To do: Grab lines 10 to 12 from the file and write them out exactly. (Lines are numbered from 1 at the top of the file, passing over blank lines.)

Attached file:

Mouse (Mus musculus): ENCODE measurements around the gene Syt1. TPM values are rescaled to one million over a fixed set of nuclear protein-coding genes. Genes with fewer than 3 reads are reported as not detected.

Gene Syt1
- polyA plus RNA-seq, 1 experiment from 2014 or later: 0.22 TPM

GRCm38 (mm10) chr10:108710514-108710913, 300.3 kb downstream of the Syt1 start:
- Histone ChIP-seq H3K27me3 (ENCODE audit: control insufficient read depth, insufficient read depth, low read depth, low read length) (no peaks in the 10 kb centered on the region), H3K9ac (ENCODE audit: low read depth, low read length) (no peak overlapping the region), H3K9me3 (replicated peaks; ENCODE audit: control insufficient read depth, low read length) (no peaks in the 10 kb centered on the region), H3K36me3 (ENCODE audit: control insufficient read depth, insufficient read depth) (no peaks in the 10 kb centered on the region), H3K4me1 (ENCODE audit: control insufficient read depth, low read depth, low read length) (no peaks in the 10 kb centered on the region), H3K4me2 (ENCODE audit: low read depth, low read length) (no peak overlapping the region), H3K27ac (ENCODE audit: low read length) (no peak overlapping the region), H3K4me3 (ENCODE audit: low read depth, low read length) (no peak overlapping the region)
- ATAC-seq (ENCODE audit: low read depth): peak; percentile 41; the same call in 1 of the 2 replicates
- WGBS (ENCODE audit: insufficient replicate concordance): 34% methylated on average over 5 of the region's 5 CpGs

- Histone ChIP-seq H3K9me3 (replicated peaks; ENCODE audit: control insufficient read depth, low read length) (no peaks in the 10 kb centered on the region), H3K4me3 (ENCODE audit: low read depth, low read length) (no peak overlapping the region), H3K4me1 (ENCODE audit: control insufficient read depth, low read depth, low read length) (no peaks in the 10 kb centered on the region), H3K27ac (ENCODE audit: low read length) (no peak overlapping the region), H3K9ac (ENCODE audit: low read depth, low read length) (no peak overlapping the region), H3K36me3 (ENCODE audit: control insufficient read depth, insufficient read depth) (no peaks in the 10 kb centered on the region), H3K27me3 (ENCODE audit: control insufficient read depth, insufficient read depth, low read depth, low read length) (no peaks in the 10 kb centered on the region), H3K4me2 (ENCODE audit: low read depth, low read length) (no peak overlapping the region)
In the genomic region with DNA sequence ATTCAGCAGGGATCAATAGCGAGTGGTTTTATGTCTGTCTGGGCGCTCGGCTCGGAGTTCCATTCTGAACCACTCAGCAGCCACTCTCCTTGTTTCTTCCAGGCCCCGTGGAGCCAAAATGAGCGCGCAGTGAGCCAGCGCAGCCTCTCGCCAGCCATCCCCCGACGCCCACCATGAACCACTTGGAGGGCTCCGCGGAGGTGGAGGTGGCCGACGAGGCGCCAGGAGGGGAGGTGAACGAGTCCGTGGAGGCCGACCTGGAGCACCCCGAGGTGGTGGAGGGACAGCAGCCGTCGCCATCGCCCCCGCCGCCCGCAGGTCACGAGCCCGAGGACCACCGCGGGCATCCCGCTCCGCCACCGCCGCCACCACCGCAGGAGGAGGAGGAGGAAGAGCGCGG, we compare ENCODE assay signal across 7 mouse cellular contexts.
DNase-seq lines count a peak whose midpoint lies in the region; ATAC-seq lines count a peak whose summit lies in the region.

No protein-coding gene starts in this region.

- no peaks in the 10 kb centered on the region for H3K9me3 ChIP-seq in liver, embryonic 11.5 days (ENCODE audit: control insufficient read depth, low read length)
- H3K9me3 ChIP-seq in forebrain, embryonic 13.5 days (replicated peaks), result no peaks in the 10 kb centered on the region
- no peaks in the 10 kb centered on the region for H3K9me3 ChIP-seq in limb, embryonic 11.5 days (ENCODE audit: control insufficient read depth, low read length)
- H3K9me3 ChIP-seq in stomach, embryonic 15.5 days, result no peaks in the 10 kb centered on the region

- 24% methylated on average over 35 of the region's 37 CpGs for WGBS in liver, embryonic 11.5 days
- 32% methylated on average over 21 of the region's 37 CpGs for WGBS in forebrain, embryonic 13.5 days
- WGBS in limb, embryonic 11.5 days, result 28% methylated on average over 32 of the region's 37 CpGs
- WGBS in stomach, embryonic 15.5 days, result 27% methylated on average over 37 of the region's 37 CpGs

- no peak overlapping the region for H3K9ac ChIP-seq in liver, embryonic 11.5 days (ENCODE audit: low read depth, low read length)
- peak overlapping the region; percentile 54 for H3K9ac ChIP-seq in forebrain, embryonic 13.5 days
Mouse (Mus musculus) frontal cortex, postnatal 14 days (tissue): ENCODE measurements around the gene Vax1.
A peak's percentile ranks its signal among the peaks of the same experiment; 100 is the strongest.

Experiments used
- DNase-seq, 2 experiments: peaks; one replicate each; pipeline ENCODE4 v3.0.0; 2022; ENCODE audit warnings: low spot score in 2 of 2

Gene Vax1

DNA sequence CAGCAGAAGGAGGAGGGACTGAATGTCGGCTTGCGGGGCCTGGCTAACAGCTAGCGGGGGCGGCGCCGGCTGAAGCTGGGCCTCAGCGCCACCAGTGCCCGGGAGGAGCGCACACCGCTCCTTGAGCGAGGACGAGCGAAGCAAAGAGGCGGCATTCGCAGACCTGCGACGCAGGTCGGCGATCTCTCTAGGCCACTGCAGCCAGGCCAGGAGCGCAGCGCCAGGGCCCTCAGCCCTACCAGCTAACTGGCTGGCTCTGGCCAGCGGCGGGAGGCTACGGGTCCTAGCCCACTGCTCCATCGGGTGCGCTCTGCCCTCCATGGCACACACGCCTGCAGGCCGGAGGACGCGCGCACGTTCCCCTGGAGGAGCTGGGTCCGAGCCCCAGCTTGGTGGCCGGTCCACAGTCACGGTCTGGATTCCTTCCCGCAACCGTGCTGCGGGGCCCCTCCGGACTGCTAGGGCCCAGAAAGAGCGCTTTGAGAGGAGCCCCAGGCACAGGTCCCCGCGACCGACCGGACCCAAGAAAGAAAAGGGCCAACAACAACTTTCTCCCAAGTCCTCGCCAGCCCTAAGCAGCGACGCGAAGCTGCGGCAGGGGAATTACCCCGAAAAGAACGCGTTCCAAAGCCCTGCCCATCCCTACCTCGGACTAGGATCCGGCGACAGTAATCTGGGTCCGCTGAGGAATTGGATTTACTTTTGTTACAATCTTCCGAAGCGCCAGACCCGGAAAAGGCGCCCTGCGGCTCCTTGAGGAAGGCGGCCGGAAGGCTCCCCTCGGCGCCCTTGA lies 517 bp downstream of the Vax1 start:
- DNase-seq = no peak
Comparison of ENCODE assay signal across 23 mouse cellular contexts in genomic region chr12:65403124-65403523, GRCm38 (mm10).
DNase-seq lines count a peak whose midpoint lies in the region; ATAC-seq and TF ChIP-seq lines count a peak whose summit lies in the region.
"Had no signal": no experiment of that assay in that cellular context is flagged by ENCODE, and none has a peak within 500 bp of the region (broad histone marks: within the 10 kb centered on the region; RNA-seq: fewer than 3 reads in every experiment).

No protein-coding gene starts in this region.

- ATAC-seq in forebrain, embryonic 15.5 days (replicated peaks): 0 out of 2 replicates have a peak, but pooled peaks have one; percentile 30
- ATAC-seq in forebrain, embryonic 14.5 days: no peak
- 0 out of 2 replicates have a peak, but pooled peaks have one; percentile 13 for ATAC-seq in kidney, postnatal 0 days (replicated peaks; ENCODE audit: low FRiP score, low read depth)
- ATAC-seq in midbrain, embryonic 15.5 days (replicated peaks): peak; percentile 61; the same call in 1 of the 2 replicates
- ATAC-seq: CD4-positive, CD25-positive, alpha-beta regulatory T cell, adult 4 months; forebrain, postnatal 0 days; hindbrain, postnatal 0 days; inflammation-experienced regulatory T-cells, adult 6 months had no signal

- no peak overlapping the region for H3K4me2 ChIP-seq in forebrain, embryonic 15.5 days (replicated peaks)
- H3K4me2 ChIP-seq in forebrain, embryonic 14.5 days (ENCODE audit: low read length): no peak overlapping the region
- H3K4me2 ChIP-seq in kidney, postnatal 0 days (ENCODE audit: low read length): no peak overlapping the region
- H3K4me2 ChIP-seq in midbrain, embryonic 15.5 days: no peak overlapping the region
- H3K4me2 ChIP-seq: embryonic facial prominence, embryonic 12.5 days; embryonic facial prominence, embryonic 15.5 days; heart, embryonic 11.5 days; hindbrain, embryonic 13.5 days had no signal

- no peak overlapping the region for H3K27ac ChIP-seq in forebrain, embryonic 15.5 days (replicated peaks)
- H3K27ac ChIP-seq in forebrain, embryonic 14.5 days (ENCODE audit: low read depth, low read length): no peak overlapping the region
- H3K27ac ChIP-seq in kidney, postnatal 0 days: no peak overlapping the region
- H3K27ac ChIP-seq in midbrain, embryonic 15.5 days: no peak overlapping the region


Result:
DNase-seq lines count a peak whose midpoint lies in the region; ATAC-seq lines count a peak whose summit lies in the region.

No protein-coding gene starts in this region.

- no peaks in the 10 kb centered on the region for H3K9me3 ChIP-seq in liver, embryonic 11.5 days (ENCODE audit: control insufficient read depth, low read length)